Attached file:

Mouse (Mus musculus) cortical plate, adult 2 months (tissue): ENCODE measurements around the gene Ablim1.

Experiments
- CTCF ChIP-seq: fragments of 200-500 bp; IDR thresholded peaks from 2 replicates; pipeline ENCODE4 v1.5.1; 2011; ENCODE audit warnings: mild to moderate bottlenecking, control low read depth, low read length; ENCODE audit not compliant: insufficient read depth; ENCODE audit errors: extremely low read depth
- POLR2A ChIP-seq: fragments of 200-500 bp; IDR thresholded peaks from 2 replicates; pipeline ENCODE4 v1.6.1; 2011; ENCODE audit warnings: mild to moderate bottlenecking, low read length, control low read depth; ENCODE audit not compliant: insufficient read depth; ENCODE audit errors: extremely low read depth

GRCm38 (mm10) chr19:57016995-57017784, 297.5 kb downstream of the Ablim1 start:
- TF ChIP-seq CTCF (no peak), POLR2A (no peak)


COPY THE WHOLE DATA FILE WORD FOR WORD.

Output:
Mouse (Mus musculus) cortical plate, adult 2 months (tissue): ENCODE measurements around the gene Ablim1.

Experiments
- CTCF ChIP-seq: fragments of 200-500 bp; IDR thresholded peaks from 2 replicates; pipeline ENCODE4 v1.5.1; 2011; ENCODE audit warnings: mild to moderate bottlenecking, control low read depth, low read length; ENCODE audit not compliant: insufficient read depth; ENCODE audit errors: extremely low read depth
- POLR2A ChIP-seq: fragments of 200-500 bp; IDR thresholded peaks from 2 replicates; pipeline ENCODE4 v1.6.1; 2011; ENCODE audit warnings: mild to moderate bottlenecking, low read length, control low read depth; ENCODE audit not compliant: insufficient read depth; ENCODE audit errors: extremely low read depth

GRCm38 (mm10) chr19:57016995-57017784, 297.5 kb downstream of the Ablim1 start:
- TF ChIP-seq CTCF (no peak), POLR2A (no peak)